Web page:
“Every one of us has it in themselves to be a leader”, said former CEO of Bloomingdale’s, Michael Gould, inspiring the graduate students of LIM College. In his most recent visit to LIM, he participated as the keynote speaker in the CEO Speaker Series where he gave a presentation about leadership, integrity, discovering opportunity and following your curiosity.
Michael Gould is known for encouraging today’s young professionals to become leaders. Having decades of retail experience under his belt, , he has learned that leadership doesn’t come easy unless you work for a company that will provide opportunities to allow growth and empowerment which eventually lead to leadership roles. During the 2008 economic crisis, Bloomingdale’s, like many other companies at the time, had to make strategicbudget cuts, but Michael Gould prevented any decrease in spending for employee leadership training. “You need to give people the opportunity to grow, that’s what it’s about. You can’t stop learning. Life is about education.” Mr. Gould is a strong believer that having trust and allowing others to trust you contributes to the leaders that are born or created in an organization like Bloomingdale’s. Mr. Gould clearly mentions that becoming a leader starts with integrity and is followed by intellectual curiosity.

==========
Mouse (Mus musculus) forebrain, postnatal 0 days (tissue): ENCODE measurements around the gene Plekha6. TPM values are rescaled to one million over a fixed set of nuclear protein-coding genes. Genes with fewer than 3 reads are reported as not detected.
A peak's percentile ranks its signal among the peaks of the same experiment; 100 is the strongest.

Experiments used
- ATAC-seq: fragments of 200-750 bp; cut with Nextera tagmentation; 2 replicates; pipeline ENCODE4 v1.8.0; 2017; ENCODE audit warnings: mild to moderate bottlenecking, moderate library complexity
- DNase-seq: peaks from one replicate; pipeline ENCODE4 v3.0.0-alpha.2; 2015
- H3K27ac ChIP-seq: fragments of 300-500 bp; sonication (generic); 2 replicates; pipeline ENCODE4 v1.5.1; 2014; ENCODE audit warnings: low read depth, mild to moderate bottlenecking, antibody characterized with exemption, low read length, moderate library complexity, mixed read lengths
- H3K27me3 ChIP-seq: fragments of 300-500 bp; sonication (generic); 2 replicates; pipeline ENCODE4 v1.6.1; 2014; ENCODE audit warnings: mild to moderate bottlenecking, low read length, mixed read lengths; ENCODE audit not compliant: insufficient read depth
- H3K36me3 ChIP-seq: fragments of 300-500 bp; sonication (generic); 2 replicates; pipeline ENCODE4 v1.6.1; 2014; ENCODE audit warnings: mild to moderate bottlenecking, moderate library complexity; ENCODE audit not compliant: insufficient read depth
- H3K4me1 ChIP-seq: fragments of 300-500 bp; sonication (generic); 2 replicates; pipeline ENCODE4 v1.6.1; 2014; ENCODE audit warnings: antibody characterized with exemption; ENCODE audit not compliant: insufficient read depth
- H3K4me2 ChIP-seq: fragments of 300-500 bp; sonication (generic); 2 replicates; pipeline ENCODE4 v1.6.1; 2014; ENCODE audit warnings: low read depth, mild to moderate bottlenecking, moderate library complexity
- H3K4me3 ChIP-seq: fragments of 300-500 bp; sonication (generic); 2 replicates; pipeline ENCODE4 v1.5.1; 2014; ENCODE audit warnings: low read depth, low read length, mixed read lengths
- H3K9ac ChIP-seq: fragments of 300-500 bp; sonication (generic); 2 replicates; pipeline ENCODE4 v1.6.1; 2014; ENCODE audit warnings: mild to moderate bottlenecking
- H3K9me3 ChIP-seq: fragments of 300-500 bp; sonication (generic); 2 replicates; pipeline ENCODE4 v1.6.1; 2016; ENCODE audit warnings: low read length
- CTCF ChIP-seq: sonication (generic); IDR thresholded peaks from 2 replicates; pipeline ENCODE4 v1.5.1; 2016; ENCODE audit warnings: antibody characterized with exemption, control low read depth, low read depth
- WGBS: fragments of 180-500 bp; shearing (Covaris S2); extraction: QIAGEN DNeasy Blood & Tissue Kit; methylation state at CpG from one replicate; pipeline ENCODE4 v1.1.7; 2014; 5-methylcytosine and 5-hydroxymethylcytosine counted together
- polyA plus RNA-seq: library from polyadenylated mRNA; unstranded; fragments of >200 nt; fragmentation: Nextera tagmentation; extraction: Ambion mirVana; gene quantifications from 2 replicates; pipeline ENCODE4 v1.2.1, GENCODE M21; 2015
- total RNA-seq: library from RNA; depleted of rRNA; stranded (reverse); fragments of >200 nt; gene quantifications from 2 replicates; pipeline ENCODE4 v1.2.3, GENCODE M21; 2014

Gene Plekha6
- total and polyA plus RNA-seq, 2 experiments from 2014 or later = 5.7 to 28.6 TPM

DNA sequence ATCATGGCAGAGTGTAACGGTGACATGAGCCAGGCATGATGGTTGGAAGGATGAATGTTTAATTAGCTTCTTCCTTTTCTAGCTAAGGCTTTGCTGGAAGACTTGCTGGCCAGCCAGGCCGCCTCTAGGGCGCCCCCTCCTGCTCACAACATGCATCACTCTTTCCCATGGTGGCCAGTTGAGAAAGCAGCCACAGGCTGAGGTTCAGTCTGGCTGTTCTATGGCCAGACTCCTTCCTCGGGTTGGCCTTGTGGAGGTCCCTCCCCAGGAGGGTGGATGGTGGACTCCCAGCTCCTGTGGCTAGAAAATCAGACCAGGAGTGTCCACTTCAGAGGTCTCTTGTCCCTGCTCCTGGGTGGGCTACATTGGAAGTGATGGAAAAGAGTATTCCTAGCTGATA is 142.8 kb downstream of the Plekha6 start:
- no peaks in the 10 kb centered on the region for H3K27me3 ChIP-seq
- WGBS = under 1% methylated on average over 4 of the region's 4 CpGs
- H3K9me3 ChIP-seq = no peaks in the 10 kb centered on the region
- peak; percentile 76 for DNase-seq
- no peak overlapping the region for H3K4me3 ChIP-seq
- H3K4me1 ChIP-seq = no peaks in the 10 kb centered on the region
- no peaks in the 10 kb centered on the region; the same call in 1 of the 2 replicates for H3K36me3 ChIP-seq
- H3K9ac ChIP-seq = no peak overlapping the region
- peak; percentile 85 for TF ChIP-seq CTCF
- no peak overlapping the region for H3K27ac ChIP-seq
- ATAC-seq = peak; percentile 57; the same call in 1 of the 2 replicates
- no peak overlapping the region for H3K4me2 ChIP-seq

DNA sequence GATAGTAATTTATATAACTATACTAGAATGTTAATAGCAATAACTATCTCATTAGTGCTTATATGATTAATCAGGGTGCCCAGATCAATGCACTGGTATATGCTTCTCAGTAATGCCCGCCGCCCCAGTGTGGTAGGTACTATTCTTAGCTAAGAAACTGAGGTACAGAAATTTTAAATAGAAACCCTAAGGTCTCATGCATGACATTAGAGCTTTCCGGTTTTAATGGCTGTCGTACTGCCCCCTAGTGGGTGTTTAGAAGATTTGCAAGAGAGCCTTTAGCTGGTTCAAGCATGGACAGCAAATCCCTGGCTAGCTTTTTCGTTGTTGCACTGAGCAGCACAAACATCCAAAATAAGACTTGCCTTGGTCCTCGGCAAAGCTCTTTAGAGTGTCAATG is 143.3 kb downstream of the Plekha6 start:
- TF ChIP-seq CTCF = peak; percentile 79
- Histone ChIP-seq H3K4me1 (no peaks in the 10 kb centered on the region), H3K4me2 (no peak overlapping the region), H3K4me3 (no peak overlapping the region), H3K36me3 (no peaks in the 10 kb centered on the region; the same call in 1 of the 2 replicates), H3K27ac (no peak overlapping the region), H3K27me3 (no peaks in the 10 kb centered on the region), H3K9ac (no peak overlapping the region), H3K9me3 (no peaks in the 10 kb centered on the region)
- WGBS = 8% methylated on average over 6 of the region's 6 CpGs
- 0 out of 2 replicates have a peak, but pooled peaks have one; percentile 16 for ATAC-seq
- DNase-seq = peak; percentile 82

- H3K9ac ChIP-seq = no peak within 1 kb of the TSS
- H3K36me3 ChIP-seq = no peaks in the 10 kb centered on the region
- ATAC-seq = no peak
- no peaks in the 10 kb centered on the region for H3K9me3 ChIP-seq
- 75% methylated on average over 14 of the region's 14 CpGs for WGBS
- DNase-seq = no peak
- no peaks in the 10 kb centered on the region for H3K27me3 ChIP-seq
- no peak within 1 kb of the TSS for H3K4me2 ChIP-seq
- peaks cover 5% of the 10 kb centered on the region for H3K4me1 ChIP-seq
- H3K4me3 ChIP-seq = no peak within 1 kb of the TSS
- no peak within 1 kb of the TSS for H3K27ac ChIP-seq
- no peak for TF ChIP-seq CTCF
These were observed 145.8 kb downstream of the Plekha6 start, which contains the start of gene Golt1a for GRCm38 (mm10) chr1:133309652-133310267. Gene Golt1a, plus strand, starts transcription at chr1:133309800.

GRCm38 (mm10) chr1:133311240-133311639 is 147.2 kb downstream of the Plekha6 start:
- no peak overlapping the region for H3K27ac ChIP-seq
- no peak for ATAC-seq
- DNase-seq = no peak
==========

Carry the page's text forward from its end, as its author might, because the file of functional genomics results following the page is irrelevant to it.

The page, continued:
“The most precious and tangible quality of leadership is trust” – Michael Gould, Former CEO Of Bloomingdales
Living in the generation where every aspect of our lives are being supported or enhanced by new technology, Michael Gould passionately spoke about how brick-and-mortar channels can avoid disintegrating.
He mentioned that if “four-wall businesses” are creative they have a far better opportunity than they ever before. “We’ve been going to the market since the time of the Greeks. We want to be connected. I don’t see brick and mortar going away. You can’t make a connection online. You can go to the store and make a connection.”
Post-Bloomingdale's, Michael Gould is occupying his time ensuring that leaders are being encouraged daily. During his speech he frequently referred to American writer John Gardner and his essay on personal renewal, which he himself refers to daily for his own personal renewal. “I want to be relevant. I want to continue to learn....The day anyone on the job stops learning, that’s the day you take the pictures off your desk and go somewhere else to work.”